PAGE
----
NORTH YARMOUTH — As we celebrate Dr. Martin Luther King’s birthday this week, let us move beyond the tired soundbites repeated each year, and reflect more deeply on the full meaning of his message.

Dr. King believed that a trio of evils – poverty, racism and militarism – existed in a vicious cycle, holding back the true greatness of which America was capable.

He preached that a critical mass of committed citizens could change this, and he put his life on the line in service to these values. He knew that the liberation of African Americans was not separate from that of other groups – Mexican Americans, poor whites, workers and Native Americans.

In his 1964 book, “Why We Can’t Wait,” Dr. King wrote: “Our nation was born in genocide when it embraced the doctrine that the original American, the Indian, was an inferior race. Even before there were large numbers of Negroes on our shore, the scar of racial hatred had already disfigured colonial society.”

Brutal massacres, forced “relocations,” deliberate disease contamination, sterilizations and abortions without consent, the outlawing of religious practices, theft of land and other natural resources, and violation of treaty rights are only part of this legacy. Much of it continues into the present.

As Dr. King said, “Even today we have not permitted ourselves to reject or feel remorse for this shameful episode. Our literature, our films, our drama, our folklore all exalt it. Our children are still taught to respect the violence which reduced a red-skinned people of an earlier culture into a few fragmented groups herded into impoverished reservations.”


Beginning in the 1800s, the U.S. government, along with Christian missionaries, took Indian children from their homes and sent them to boarding schools where they were forbidden to speak their own language, wear their own clothes or practice their religion. Children were often physically, sexually and emotionally abused. Some tried to run away; many died.

Taken from what is now Maine, many Wabanaki children ended up at Carlisle Indian Industrial School in Pennsylvania. In the 1900s, Wabanaki children were sent to the Shubenacadie Indian Residential School in Nova Scotia. By the 1950s, the focus shifted from institutions to the homes of white foster parents, where abuse commonly continued. Forcible removals are still happening today.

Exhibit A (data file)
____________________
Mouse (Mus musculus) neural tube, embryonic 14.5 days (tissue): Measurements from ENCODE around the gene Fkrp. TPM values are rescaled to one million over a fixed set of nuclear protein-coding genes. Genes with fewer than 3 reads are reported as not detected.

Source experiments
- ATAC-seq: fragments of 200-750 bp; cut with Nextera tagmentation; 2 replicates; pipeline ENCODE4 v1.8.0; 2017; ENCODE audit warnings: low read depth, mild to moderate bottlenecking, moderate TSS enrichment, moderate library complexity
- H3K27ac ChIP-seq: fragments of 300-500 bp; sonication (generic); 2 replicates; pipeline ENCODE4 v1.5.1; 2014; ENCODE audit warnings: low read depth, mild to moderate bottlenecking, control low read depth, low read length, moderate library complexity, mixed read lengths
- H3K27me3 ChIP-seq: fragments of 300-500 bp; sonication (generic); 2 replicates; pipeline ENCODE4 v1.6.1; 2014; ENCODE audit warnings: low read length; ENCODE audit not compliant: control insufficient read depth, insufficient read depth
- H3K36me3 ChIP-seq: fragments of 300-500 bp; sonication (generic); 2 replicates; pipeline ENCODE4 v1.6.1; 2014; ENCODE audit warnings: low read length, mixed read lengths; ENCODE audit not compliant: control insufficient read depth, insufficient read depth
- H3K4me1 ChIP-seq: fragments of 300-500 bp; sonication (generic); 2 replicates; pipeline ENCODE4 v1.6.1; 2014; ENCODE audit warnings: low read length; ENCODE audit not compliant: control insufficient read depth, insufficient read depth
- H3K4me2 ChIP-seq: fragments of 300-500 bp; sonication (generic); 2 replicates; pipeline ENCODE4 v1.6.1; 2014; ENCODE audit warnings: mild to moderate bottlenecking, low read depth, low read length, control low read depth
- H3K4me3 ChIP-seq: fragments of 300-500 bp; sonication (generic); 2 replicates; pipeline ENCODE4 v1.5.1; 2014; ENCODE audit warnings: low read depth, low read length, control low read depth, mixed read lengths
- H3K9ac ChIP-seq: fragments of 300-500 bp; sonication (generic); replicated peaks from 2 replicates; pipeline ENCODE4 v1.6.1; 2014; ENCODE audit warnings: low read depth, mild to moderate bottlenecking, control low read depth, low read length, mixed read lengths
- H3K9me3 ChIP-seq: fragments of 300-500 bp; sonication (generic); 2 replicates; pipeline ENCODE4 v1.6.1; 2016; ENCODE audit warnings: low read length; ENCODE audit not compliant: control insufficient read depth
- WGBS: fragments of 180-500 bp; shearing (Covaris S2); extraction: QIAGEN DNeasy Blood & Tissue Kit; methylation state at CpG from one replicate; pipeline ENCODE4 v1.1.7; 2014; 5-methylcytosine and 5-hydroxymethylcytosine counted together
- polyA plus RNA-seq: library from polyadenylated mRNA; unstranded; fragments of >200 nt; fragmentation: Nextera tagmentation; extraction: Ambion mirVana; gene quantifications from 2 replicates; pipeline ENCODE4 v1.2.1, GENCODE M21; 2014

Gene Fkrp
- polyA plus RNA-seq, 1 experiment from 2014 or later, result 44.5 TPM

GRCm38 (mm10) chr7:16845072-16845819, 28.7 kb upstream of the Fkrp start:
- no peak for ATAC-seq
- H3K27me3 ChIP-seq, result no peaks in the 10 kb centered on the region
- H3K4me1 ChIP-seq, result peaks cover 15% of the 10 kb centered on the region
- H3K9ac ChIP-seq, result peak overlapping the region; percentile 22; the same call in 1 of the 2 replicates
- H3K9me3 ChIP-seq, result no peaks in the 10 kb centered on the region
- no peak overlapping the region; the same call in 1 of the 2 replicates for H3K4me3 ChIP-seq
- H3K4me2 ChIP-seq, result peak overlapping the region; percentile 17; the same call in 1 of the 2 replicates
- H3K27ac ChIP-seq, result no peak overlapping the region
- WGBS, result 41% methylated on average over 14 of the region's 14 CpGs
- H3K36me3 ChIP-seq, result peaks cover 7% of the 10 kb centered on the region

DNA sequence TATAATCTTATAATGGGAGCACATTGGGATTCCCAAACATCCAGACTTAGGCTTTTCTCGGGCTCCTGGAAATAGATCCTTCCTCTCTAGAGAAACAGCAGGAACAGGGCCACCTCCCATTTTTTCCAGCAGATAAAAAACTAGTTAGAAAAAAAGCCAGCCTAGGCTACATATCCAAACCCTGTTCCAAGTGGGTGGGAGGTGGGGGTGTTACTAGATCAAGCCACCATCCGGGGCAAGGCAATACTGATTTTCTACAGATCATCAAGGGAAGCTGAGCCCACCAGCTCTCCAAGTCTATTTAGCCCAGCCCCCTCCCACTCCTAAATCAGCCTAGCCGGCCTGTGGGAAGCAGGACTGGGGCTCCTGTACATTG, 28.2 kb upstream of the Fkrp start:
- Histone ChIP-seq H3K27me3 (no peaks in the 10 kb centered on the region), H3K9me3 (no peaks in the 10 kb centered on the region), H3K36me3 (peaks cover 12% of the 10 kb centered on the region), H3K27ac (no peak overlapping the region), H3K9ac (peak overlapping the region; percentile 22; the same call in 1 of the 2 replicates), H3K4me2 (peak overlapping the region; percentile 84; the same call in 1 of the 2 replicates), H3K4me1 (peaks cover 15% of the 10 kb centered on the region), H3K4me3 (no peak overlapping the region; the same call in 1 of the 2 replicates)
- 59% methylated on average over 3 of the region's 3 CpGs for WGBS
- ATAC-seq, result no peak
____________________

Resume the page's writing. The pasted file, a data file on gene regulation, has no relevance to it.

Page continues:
Many Mainers are not aware of the extent of degradation experienced by the original inhabitants of this land we call home. We may be even less aware of how these histories have affected neighbors and friends who are still living. At this time in our state, however, we have a unique opportunity to learn about and address a portion of these historical wrongs.

The Maine Wabanaki-State Child Welfare Truth and Reconciliation Commission is a five-member panel chosen to investigate what happened to Wabanaki people involved with the child welfare system in Maine. In 2012, Gov. LePage and all five Maine tribal chiefs – Reuben Clayton Cleaves of the Passamaquoddy Tribe at Pleasant Point; Brenda Commander of the Houlton Band of Maliseet Indians; Kirk Francis of the Penobscot Nation; Richard Getchell of the Aroostook Band of Micmacs, and Joseph Socobasin of the Passamaquoddy Tribe at Indian Township – signed on to the commission mandate.

The commissioners and supporting staff include both Native Americans and non-Native Americans. Those invited to share their stories include children taken from their homes, child welfare workers employed by the state, parents, foster parents, guardians, judges, police – anyone who has witnessed or been affected by these events.

No judgment or blame is involved in this process. The goal is to find out what happened to people in the child welfare system and to document it. Another goal is to give Wabanaki people a place to share their stories in a safe environment and begin to heal. Many have carried their invisible scars silently for decades. Recommendations will be presented to the state about how to work better with Wabanaki communities.

I became involved in this work because I believe strongly in the power of truth-telling. In my personal life, it has been freeing. On a historical level, I don’t think we can change course or repair injustice without it. As a white woman, I feel a responsibility to help repair the damage done by colonialism, even if most of my ancestors were not here or did not participate in these specific acts.

I am especially impressed with the level of organization, support and thoughtfulness demonstrated by commission workers. A recent “Ally Training” in Portland was informative, lively and free of judgment.

I encourage other Mainers to learn about the Truth and Reconciliation Commission and join in its work. Visit www. or contact the commission at or 664-0280 for more information.

Comments are no longer available on this story